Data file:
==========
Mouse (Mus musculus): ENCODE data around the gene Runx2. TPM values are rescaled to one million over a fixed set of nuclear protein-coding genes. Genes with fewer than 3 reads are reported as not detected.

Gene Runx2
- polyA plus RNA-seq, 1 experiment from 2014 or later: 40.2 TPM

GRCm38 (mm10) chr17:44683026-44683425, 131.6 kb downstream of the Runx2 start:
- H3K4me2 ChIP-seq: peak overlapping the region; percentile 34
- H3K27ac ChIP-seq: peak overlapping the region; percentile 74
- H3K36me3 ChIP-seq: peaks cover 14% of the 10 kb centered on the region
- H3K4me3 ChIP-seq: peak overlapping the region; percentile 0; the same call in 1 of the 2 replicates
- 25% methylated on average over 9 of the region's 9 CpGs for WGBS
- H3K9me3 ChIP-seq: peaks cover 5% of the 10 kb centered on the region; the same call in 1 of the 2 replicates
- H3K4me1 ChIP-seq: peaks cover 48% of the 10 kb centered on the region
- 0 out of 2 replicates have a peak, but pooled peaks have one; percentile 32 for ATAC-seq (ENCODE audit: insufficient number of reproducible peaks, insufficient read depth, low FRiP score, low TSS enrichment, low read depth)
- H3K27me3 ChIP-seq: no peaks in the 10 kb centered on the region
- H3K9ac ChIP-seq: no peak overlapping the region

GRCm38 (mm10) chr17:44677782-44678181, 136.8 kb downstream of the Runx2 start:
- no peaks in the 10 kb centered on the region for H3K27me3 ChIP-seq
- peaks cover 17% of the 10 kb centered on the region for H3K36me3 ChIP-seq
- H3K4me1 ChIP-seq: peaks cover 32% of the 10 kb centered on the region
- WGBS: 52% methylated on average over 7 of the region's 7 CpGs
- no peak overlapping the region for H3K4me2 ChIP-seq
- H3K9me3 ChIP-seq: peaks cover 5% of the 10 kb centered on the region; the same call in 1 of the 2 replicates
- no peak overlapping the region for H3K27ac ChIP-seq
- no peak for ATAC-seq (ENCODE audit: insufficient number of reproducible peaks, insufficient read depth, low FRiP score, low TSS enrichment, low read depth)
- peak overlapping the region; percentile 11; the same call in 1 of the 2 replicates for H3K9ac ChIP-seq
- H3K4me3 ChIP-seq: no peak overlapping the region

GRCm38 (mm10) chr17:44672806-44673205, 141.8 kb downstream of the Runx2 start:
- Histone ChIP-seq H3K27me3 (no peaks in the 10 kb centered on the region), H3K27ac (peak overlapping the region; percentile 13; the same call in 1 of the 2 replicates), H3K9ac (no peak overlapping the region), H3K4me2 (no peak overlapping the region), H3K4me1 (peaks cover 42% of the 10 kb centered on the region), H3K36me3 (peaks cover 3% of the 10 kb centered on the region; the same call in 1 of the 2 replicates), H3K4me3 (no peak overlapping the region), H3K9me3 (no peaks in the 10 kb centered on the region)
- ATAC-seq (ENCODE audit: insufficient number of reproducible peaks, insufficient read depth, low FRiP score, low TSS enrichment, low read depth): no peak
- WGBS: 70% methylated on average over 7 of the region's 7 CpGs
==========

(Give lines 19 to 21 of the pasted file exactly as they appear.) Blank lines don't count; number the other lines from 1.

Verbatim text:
- WGBS: 52% methylated on average over 7 of the region's 7 CpGs
- no peak overlapping the region for H3K4me2 ChIP-seq
- H3K9me3 ChIP-seq: peaks cover 5% of the 10 kb centered on the region; the same call in 1 of the 2 replicates